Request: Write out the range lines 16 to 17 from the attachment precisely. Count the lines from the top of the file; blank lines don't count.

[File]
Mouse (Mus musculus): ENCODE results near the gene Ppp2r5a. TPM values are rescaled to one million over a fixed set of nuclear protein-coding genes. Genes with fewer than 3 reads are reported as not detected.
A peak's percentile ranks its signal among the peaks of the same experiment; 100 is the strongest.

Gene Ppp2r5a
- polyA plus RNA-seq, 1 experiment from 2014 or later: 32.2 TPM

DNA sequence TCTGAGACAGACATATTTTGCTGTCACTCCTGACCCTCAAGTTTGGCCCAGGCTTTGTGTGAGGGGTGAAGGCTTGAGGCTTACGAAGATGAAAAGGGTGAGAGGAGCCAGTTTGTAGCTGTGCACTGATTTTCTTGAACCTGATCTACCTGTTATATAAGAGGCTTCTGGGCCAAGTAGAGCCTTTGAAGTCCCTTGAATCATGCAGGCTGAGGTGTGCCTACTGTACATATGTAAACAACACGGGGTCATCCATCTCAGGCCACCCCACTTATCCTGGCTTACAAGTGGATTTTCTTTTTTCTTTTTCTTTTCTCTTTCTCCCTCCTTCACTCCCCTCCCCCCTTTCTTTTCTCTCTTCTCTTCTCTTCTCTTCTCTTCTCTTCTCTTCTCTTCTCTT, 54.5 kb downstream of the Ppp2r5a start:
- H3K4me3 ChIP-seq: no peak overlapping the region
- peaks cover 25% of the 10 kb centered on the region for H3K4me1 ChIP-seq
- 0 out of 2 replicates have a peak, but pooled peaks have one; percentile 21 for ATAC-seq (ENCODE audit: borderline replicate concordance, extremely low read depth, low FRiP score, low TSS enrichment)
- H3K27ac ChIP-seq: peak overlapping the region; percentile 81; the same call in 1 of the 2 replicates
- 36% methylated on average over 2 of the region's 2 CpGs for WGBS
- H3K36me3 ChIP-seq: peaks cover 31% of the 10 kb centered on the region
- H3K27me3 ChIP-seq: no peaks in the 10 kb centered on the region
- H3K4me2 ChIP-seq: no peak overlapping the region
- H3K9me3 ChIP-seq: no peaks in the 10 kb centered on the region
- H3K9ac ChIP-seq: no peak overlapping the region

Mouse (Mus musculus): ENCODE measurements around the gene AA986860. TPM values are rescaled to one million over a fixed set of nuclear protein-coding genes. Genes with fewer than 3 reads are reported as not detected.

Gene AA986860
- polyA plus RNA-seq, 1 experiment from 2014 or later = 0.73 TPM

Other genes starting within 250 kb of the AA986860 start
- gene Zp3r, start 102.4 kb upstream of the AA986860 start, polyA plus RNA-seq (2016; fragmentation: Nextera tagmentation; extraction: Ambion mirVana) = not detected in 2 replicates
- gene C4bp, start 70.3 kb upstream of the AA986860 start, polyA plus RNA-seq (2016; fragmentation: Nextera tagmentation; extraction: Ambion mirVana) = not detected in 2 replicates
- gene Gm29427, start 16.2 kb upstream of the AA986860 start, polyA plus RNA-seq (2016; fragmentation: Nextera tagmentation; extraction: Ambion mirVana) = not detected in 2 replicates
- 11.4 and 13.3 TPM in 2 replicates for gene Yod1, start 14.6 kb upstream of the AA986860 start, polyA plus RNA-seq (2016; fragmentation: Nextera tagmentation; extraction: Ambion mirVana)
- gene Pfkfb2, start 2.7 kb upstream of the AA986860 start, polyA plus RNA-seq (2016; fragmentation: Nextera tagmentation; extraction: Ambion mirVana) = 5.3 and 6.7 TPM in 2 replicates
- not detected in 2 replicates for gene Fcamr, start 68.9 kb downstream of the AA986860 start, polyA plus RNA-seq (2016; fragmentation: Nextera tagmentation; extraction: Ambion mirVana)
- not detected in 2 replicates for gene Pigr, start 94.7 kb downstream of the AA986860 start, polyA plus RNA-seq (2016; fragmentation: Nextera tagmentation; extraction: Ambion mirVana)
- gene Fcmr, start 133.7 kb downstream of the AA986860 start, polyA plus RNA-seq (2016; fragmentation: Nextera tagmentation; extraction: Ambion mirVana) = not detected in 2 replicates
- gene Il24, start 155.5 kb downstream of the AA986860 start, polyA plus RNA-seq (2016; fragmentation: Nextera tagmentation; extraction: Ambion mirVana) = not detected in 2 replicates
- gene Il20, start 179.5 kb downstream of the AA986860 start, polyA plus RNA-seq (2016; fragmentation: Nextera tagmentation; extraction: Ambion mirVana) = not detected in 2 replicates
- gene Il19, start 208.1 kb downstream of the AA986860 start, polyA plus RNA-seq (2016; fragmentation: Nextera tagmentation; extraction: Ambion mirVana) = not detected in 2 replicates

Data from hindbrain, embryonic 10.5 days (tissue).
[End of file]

Mouse (Mus musculus): ENCODE measurements around the gene AA986860. TPM values are rescaled to one million over a fixed set of nuclear protein-coding genes. Genes with fewer than 3 reads are reported as not detected.

Gene AA986860